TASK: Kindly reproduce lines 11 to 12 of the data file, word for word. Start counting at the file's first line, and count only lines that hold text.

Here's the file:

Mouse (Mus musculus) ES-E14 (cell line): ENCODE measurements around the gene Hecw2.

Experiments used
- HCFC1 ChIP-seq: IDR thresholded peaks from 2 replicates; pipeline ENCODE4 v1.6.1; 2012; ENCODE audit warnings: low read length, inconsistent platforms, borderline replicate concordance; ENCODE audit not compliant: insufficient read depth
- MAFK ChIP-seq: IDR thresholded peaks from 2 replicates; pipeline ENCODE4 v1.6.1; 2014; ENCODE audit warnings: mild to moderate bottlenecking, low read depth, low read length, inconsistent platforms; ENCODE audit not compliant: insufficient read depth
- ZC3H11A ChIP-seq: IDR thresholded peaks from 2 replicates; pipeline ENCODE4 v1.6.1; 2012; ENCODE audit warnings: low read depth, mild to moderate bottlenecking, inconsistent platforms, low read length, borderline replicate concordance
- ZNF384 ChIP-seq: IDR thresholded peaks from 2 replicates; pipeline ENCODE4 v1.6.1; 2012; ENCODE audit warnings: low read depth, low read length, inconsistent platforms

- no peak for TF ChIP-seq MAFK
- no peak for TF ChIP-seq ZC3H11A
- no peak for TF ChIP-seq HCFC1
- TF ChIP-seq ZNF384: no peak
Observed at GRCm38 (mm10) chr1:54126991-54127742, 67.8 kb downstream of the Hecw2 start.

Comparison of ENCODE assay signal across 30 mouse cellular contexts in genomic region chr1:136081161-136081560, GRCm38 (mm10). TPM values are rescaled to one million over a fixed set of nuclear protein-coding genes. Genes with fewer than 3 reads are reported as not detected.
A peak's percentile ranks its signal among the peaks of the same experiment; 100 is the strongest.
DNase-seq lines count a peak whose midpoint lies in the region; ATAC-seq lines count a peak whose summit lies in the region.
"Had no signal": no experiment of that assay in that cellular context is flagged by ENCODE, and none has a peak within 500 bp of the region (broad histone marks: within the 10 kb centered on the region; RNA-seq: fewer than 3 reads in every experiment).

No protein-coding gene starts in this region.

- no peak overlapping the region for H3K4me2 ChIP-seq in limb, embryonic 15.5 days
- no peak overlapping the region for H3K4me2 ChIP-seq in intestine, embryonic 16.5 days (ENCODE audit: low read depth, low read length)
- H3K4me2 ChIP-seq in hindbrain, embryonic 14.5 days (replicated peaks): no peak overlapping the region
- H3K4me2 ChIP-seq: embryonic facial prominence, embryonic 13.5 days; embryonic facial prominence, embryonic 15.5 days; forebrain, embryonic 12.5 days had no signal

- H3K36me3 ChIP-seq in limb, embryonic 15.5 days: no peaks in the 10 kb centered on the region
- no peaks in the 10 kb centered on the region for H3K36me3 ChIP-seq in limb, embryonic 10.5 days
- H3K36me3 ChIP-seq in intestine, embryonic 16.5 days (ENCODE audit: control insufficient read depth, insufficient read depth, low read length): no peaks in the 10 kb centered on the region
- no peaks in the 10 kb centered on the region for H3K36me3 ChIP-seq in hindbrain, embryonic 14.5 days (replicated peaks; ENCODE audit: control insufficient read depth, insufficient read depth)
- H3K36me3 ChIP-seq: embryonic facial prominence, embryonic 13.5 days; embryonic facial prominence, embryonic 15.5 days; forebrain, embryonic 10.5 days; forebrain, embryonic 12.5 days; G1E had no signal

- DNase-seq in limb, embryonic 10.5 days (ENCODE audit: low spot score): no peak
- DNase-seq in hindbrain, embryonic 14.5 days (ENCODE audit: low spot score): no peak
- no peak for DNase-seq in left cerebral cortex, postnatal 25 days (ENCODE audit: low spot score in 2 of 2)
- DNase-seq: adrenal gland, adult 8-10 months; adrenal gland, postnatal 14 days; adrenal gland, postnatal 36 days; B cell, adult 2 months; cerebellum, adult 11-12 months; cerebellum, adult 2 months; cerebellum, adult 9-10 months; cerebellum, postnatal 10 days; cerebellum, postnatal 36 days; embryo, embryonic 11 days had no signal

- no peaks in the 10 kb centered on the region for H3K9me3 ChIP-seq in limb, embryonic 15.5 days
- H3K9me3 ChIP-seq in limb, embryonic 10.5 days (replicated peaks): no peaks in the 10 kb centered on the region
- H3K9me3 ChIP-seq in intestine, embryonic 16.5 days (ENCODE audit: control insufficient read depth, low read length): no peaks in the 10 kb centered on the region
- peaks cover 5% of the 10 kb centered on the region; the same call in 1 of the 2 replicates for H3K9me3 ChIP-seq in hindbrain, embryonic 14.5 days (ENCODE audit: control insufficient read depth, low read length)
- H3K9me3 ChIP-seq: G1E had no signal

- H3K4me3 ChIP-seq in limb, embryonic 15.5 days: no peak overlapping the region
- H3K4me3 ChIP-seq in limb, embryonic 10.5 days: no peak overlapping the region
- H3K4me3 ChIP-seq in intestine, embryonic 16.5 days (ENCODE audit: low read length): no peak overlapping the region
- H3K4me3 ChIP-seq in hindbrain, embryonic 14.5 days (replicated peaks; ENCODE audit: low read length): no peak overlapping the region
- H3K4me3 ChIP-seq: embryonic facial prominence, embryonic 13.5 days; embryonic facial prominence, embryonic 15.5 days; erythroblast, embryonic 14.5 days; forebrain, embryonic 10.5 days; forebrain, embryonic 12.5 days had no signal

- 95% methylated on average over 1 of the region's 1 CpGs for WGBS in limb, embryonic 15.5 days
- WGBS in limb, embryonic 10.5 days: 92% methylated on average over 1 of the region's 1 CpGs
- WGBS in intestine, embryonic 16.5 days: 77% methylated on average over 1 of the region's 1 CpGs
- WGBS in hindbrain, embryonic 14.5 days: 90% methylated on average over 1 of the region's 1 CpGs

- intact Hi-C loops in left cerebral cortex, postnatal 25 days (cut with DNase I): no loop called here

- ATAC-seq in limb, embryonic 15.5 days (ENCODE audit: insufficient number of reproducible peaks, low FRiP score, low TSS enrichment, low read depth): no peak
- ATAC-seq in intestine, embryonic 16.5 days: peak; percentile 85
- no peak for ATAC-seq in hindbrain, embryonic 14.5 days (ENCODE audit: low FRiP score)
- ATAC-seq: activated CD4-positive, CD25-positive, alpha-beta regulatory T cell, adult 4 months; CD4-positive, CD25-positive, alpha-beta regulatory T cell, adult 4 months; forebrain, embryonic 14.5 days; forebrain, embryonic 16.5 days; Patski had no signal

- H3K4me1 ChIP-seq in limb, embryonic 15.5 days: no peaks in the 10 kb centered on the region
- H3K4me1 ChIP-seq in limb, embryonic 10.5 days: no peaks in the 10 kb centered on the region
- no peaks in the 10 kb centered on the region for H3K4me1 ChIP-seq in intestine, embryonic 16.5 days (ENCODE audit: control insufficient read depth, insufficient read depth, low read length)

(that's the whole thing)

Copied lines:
Observed at GRCm38 (mm10) chr1:54126991-54127742, 67.8 kb downstream of the Hecw2 start.

Comparison of ENCODE assay signal across 30 mouse cellular contexts in genomic region chr1:136081161-136081560, GRCm38 (mm10). TPM values are rescaled to one million over a fixed set of nuclear protein-coding genes. Genes with fewer than 3 reads are reported as not detected.